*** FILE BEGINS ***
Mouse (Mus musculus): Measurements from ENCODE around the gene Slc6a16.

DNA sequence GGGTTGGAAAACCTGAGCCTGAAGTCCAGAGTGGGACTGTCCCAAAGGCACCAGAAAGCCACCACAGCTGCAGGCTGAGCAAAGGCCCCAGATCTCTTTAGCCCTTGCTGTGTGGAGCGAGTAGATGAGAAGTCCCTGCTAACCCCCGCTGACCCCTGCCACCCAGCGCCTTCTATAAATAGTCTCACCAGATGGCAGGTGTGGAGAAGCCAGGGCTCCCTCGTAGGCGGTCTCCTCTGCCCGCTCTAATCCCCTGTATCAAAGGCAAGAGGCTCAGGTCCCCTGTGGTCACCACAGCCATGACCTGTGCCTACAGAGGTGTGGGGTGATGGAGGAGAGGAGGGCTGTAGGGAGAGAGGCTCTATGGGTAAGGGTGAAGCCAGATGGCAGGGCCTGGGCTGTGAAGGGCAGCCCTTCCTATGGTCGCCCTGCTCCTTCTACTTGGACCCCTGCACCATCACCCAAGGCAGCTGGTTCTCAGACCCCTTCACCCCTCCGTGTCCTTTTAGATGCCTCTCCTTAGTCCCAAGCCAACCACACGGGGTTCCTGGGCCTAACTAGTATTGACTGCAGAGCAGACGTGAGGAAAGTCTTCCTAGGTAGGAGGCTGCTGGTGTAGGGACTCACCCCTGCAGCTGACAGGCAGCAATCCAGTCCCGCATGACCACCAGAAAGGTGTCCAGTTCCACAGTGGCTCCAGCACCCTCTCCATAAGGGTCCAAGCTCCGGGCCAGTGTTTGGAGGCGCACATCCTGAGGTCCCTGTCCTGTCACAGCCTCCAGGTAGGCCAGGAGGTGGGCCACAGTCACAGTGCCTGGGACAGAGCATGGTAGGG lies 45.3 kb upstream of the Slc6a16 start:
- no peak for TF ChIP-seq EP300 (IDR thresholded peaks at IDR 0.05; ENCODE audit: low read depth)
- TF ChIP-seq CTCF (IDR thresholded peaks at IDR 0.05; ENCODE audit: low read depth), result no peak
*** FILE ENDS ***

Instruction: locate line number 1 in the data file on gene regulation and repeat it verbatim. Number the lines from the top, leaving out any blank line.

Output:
Mouse (Mus musculus): Measurements from ENCODE around the gene Slc6a16.